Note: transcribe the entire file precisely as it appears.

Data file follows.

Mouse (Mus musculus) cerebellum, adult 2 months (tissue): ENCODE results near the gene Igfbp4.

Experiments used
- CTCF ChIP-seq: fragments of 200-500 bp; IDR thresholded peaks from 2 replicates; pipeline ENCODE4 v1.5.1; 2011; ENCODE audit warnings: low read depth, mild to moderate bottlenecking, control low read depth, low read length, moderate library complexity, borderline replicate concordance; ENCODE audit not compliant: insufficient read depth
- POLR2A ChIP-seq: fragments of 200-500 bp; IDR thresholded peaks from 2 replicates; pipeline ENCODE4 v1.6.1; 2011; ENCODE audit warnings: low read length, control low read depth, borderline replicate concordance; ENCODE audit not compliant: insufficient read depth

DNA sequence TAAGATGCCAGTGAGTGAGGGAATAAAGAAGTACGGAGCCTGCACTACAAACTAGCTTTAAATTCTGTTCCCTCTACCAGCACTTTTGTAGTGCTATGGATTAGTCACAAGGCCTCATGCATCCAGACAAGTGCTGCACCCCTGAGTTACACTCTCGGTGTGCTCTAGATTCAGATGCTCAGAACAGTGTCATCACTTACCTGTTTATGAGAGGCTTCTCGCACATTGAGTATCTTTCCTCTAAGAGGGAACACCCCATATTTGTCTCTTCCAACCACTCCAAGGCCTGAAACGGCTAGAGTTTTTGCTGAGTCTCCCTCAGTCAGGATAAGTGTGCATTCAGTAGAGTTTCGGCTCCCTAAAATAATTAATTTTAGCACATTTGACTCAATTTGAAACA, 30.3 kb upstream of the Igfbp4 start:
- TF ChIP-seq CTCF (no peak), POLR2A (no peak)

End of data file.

Mouse (Mus musculus) cerebellum, adult 2 months (tissue): ENCODE results near the gene Igfbp4.

Experiments used
- CTCF ChIP-seq: fragments of 200-500 bp; IDR thresholded peaks from 2 replicates; pipeline ENCODE4 v1.5.1; 2011; ENCODE audit warnings: low read depth, mild to moderate bottlenecking, control low read depth, low read length, moderate library complexity, borderline replicate concordance; ENCODE audit not compliant: insufficient read depth
- POLR2A ChIP-seq: fragments of 200-500 bp; IDR thresholded peaks from 2 replicates; pipeline ENCODE4 v1.6.1; 2011; ENCODE audit warnings: low read length, control low read depth, borderline replicate concordance; ENCODE audit not compliant: insufficient read depth

DNA sequence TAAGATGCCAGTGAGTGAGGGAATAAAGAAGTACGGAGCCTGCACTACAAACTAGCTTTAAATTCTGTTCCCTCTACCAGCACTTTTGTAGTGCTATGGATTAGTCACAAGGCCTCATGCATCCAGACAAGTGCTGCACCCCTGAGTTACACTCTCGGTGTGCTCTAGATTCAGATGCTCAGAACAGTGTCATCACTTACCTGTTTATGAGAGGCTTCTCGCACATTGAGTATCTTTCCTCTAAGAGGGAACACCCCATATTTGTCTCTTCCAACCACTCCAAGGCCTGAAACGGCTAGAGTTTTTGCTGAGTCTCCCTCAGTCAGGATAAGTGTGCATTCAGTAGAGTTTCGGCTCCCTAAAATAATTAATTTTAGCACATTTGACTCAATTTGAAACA, 30.3 kb upstream of the Igfbp4 start:
- TF ChIP-seq CTCF (no peak), POLR2A (no peak)